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!date

Tue 07 Dec 2021 11:28:33 PM EST


### advent of code update and other things¶

When I go out onto the streets I keep getting chased by crowds of people all bombarding me with the same questions.

"mctopherganesh where are the AOC updates!?!?" "Have you solved all of the challenges for every day so far?!?!" "Are you at the top of the leaderboards?!?!" "We have been trying to reach you regarding your car's extended warranty."

Truth is, I'm stuck on the second day's challenges. Despite joining a group that is decidedly solving the challenges together and quite literally providing step by step analysis on how to solve the problems, way before the end of the day I've allowed myself to get hung up on part 2 of day 2. And it's day 7 of the challenge.

I've let the challenge get away from me a bit admittedly and what I have realized is this is the kind of coding I have zero experience in. Programming is about solving problems yes but these problems are REALLY hard. As far as an activity that was supposed to be about getting me back into coding it's been a little bit more intimidating then seemingly helpful. I will explain seemingly in a second but first let me complain about how hard it is.

# ITS SO HARD LIKE WHAT THE HAY HOW DOES ANYONE SOLVE THIS STUFF IN A DAY WHAT A BUNCH OF SMARTY PANTSERS¶

What has been holding me back? What holds anyone back from anything? I wanted to write everyday I solved a challenge and when I got stuck, I didn't want to show up empty handed and write a (this) post with a bunch of excuses followed by a bunch of justifications about how it's okay to do this at my own pace and such and such and blahdy blah.

To start, I think I've completely missed the boat on what the point of this all was where my pride is concerned. I went from not coding every day to trying to work on these problems that are super complex and are itching a part of my brain I haven't used in a while in programming. Or barely at all. Sure I have built things here and there that are impressive enough that I can mention them in interviews that make recruiters swoon and hire me on the spot. And if that doesn't work I hit them with the smolder.

I still don't understand photo usage rights so yes, this is some coals ACTUALLY smoldering. And no I don't hit recruiters with these, this is just a...whatever moving on.

But most things I have built, even if they're hard, they've been built before in some way or in part. I'm not really sure how to explain the AOC challenges but they're just plain tough.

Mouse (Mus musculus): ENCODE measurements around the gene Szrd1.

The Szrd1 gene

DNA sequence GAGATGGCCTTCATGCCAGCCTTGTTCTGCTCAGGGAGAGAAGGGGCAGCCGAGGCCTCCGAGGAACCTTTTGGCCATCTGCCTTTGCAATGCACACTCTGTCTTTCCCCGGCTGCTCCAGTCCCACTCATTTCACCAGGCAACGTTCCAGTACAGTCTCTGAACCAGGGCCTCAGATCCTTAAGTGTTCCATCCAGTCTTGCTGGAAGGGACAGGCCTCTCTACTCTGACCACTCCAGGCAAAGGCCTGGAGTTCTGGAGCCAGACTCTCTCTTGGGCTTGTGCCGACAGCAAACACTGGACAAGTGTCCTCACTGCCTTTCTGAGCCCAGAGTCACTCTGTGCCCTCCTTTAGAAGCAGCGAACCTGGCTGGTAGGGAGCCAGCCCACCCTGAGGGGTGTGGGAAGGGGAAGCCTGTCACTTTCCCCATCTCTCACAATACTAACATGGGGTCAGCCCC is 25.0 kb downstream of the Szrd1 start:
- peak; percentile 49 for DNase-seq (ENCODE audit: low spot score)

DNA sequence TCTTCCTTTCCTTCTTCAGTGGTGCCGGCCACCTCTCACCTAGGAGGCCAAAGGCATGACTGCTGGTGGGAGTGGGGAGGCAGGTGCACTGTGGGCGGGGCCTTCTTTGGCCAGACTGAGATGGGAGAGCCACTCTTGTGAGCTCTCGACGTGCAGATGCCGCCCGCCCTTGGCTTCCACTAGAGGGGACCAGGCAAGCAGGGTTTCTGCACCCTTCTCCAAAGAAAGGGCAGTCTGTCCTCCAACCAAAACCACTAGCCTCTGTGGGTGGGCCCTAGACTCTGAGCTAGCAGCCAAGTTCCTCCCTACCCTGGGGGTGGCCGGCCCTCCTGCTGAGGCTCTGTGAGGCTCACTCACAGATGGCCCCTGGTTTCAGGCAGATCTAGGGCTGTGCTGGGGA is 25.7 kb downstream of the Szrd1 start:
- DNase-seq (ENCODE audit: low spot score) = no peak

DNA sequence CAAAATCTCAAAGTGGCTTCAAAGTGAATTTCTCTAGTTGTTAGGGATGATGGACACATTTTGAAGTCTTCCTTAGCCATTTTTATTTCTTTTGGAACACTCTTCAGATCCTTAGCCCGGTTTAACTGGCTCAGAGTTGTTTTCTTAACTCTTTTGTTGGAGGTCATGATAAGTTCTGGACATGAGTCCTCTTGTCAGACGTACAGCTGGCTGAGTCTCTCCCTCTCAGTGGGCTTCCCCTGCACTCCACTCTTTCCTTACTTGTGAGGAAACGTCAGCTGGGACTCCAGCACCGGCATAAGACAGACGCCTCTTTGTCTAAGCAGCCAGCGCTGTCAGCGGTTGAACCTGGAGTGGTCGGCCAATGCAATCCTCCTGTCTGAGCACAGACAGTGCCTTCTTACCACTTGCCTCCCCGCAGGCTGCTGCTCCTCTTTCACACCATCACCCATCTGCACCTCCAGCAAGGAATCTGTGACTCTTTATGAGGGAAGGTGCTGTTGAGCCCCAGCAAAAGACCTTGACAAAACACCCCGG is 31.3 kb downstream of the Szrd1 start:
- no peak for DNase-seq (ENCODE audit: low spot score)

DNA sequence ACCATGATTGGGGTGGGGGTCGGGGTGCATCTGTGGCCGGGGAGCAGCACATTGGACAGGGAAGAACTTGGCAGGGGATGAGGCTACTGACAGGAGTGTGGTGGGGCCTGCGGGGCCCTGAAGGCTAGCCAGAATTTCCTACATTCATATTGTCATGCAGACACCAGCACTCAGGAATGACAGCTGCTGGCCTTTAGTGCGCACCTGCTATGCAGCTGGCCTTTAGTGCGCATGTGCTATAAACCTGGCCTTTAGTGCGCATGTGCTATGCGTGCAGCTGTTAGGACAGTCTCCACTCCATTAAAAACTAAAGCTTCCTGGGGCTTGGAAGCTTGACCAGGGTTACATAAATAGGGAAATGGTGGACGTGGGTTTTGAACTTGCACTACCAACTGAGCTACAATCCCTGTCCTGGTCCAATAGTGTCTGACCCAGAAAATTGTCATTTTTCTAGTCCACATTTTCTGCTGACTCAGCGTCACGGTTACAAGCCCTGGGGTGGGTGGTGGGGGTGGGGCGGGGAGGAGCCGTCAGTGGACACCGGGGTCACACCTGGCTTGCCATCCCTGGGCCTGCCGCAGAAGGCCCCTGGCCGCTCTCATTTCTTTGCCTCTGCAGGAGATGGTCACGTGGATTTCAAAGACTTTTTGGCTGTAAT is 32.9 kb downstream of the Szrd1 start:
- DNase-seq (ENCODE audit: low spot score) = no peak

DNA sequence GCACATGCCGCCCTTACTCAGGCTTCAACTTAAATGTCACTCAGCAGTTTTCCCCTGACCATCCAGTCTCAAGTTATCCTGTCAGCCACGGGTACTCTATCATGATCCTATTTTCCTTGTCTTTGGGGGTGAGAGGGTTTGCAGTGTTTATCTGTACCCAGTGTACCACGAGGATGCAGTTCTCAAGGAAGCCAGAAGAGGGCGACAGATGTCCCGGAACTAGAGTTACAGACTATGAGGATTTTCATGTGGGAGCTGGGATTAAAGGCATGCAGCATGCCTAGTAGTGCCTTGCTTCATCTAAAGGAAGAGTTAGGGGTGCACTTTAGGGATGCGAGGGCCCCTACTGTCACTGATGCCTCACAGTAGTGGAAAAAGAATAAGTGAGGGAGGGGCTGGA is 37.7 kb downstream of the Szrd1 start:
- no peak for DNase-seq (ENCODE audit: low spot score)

So there have been some wins, and in the first week of the AOC challenge I have attempted to work on harder programming problems and sat down to program more than the last few months combined.

Showing up, even if it's late well... that's half the battle in my book (it's a short book, super easy read, huge font, lots of pictures). And really I didn't know what I was getting myself into at all.

The other thing I wanted to mention was confidence. After crushing the first challenge I attacked the second challenge with a blind ferocity, thinking "psh this is going to be so ez." And then it wasn't. And then it seemed like my brain didn't work. And day two ended and I had no clue and day three I had not as much time to sit and think this out and should I just look at the solution and what the heck look at this guy's solution it's crazy what's he even do for living eat code books and I've been coding for years and.

yeah.

Someone out there on the internet that I used to work for used to say that confidence comes from competence. And what I realized is that this flavor of complex programming and problem solving isn't something I'm competent with and that means there are going to be some growing pains and I have to be ready for that, but even more so - open to it. So maybe I can solve the first challenge in a day but the second challenge gets me. Maybe I wake up and try to solve it and don't even get close. But not figuring out some extra saucy coding problem doesn't mean I'm a sh!t coder. It just means I don't normally work on this stuff and with some practice maybe attacking these problems will get a little easier, even if the problems get harder.

When I used to be a runner, I would sometimes get asked by people if I had advice about running. I used to tell them -

It just gets harder from here on out.

I guess that's learning too. And life honestly. And it's kind of just a poor, semi-elitist negative perspective to have overall but it's true to a certain point. If you're trying to grow and change, you are continually challenging yourself and maybe this won't make you look like the brightest, or the strongest, or the fastest but you'll come out more resilient, (hopefully a tad bit) more confident, and probably more willing to try where you wouldn't have thought to before.

This post was inspired by another post (yep we live in a remix culture) I saw on LinkedIn about displaying projects that make you look good versus one's that are honest in hopes to get hired. And then further inspired by my fear to admit that I'm friggin stuck on these AOC challenges. Something to think about.

Moving forward, going to try a little harder to keep up with the day's challenges, even if I don't figure them out and go through the bootcamp's analyses because in all seriousness, if I don't know how to solve one of these problems, I'll gain more from seeing how someone smarter than me went about it, practicing coding challenges the rest of the year, and trying again next year.

And that's the best I can do.